Take, for instance the nasty little scorpion that managed, in the second it takes for me to flip over his hidy rock, to sting me in through the one small hole in my glove before scampering back beneath another rock.

There are also lots and lots of biting ants. Rather than scurry away, they attack.  Running up your arms and legs, crawling into gloves and under cloths, and then biting.

Even the rocks here are sharp. Really sharp. We need leather gloves to move them, and we need to replace the gloves every six days.

And then there are the plants, especially the sotol and the cactus.  These are ubiquitous desert plants that aren't terrible bad on a one to one encounter but bad because they are everywhere they are so common that you forget about them, or in come cases so unavoidable...and then they get you.

Sotol is described as an "evergreen rosette plant, with long spine-clad leaves that attach in a series of circular tiers around a shortened, central stem." While native Americans found the sotol a useful food source, harvesting and eating the central stem, trail hikers and trail crews are more concerned with those 'long spine-clad leaves.'  The darn things are sharp! And they seem to especially thrive right next to, and occasionally in, the trail. At one spot in there are two growing on exact opposite side of the trail leaving a passage space between them of only one foot. It's impossible to get through without getting scratched or having your cloths snag.

The cactus also like growing in and beside the trail. This being the Chihuahua desert there are lots of cactus. Big barrel cactus and cute little hedgehog cactus are fine. It's the prickly pear and their little unique glochids that cause the real pain. Glochids are "clusters of fine, tiny, barbed spines found just above the cluster of regular spines. glochids are yellow or red in color and detach easily from the pads. Glochids are often difficult to see and more difficult to remove, once lodged in the skin."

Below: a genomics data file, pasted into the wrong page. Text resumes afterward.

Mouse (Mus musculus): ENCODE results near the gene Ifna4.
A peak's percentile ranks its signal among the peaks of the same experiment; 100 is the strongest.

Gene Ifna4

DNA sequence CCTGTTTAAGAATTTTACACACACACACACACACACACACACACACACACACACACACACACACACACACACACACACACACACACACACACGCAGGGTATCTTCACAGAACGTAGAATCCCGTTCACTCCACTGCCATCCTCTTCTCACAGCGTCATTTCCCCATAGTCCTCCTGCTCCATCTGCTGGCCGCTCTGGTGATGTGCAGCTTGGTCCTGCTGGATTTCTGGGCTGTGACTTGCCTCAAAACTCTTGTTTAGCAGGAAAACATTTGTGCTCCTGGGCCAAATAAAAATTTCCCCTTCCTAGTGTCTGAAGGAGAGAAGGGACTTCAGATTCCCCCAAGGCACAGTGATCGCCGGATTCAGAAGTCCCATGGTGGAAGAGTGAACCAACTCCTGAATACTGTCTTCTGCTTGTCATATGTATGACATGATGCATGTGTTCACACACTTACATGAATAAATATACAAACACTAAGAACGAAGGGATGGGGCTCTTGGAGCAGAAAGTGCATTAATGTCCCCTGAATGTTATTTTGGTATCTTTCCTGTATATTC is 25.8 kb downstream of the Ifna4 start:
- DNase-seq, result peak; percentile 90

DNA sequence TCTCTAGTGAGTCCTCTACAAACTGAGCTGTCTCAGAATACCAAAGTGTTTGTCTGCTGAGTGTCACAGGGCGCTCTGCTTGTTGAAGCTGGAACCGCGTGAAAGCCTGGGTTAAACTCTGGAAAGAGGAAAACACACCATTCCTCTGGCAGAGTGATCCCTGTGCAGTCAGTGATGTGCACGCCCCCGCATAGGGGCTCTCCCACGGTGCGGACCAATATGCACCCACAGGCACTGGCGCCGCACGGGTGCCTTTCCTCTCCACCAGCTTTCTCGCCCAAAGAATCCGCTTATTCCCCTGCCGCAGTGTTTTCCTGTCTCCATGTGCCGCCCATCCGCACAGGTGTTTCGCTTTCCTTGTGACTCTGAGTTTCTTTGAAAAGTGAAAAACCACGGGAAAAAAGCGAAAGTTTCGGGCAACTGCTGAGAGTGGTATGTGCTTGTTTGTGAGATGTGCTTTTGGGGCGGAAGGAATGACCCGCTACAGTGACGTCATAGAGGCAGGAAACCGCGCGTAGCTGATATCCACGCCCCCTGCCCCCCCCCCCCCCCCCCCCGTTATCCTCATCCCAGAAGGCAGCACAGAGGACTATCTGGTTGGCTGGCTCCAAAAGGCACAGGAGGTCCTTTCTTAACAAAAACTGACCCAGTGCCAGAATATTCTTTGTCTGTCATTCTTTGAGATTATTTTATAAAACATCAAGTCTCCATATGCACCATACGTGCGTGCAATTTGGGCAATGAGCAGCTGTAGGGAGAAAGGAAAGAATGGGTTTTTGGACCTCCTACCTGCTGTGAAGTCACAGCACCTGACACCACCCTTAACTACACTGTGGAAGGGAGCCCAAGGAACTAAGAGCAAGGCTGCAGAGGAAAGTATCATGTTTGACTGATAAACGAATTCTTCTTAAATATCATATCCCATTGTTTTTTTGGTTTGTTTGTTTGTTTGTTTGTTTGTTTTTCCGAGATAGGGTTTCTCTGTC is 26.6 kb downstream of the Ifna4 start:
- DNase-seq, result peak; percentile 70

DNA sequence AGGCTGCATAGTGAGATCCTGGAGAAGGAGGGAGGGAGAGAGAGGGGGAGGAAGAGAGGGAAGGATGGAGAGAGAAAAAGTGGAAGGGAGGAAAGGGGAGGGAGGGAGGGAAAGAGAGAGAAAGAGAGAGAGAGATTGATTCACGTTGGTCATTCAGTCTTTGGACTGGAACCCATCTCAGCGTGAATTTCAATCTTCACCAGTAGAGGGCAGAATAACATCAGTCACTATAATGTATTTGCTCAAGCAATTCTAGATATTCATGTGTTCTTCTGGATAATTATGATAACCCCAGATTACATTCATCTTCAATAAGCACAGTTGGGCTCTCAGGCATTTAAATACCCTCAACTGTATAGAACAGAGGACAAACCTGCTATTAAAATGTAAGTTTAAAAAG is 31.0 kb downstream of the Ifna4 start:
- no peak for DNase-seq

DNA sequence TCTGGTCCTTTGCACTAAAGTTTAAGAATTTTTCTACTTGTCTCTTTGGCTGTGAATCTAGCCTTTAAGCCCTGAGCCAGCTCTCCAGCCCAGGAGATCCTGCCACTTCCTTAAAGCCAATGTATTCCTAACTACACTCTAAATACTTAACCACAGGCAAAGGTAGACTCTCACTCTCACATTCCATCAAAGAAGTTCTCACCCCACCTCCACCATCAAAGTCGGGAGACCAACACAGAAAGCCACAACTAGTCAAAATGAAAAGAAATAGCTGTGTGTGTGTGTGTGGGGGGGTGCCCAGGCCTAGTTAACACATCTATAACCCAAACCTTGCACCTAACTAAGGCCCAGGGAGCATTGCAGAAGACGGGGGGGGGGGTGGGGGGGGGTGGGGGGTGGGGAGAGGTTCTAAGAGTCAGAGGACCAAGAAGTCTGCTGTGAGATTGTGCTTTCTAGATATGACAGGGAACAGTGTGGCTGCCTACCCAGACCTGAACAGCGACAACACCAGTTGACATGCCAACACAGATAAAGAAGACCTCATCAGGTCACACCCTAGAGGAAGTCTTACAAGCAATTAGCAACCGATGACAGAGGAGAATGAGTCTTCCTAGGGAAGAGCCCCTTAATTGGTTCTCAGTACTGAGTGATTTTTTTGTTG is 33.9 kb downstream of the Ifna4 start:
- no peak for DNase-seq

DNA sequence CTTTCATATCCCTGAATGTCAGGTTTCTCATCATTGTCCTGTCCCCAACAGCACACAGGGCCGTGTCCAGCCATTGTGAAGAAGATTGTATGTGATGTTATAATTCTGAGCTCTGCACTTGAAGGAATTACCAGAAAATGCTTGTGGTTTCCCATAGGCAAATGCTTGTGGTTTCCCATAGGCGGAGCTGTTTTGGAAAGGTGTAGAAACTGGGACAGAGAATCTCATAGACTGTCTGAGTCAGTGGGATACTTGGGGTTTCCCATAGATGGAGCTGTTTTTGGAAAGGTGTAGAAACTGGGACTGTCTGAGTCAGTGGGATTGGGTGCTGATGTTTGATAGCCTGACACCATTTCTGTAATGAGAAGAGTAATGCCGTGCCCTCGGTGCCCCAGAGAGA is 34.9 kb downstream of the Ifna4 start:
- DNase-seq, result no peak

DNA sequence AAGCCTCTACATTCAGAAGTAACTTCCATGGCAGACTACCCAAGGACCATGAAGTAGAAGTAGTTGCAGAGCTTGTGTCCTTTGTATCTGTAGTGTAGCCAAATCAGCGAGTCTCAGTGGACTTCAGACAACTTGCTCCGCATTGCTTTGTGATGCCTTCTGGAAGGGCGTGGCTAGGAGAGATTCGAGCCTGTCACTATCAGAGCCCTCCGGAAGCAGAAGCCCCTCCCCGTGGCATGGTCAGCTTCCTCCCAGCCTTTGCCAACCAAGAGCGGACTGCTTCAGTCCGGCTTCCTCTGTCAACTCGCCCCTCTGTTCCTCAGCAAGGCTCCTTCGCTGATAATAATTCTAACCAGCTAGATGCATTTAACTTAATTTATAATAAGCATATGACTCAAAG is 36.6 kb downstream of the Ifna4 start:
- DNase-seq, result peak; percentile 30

They only look soft and fuzzy
To me, it was pretty funny when S.D. lost his balance and reached out to steady himself on a prickly pear. He had his gloves on but spent the  next few days digging almost invisible, painful, little spines out of his glove and hand. A week later, S.D. had the last laugh as I actually laid down on a prickly pear pad. I had to sheepishly ask hm to find and remove what he could find of the two inch long line of glochids on the back of my arm.  The area is still tender and I swear there is still one of them in there.

This week we'll finish 'rocking' the Frejole Trail. The next step is cutting back plants.  Armed with long sleeves, gloves, loppers and a chain saw, I know of few spiny specimens that are going down!

Sunday, March 12, 2017

Infrastructure or Life on the Trail Crew - The Common Ground Tour Continues

Breaking rocks in the hot sun!
Never again will I blithly hike along a trail watching the scenery, looking for birds and animals and not giving two thoughts for the trail under my feet.  Doing trail work at Gaudalupe has changed all that.  Now when we hike it's the trail width, tread condition, water bars, plant encroachment and overhang, switchback planning, and lots of other little details that also demand attention.

Like much of the U.S. infrastrucure, and trails here were expertly designed, built and maintained until about 20 or so years ago.  Then a series of budget cuts, two one hundred years flood, and hiring freezes began to take it's toll. This national park is well known and loved for it's 80+ miles of trails. Usage, both by humans and horses is constant. As I mentioned in my last post, folks love their national parks. They appreciate and use them more and more every year.  At the same time maintenance and trail crew budgets and staff have been more than halved. That's where S.D. and I fit at GUMO.

Our boss, Mark, is the Mule Packer and Trail Boss. Our first day at work was foggy, wet, and
Before "rocking"
 at one point hailing, but nevertheless we walked out along our two mile 'job site', the Frijole Trail.  Mark pointed out all the work that need to be done to bring the trail that climbed up through outwashes and along the top of the allevial plain into good condition.  Some of the work was significant and involved, some just pretty hard and tedious.  Being new to the job, the hard and tedious tasks naturally fell to us.
After "rocking"

Our second day at work was sunny, warm and clear. S.D. and I hiked out to the mid-point of the trail (the Bear Canyon trail intersection) dropped our packs, mattock, sledge hammer and McCloud, took a long drink of water and began clearing the millions of loose rocks off the trail and out of the hundreds of clogged water bars.

Since then our trail work has been much the same, but that trail sure is starting to look sweet! We still get tired and dirty but our muscles are getting used to the work but we've experienced many special moments, discovered some new things things and had and a few adventures. (Adventures worthy of their own posts.)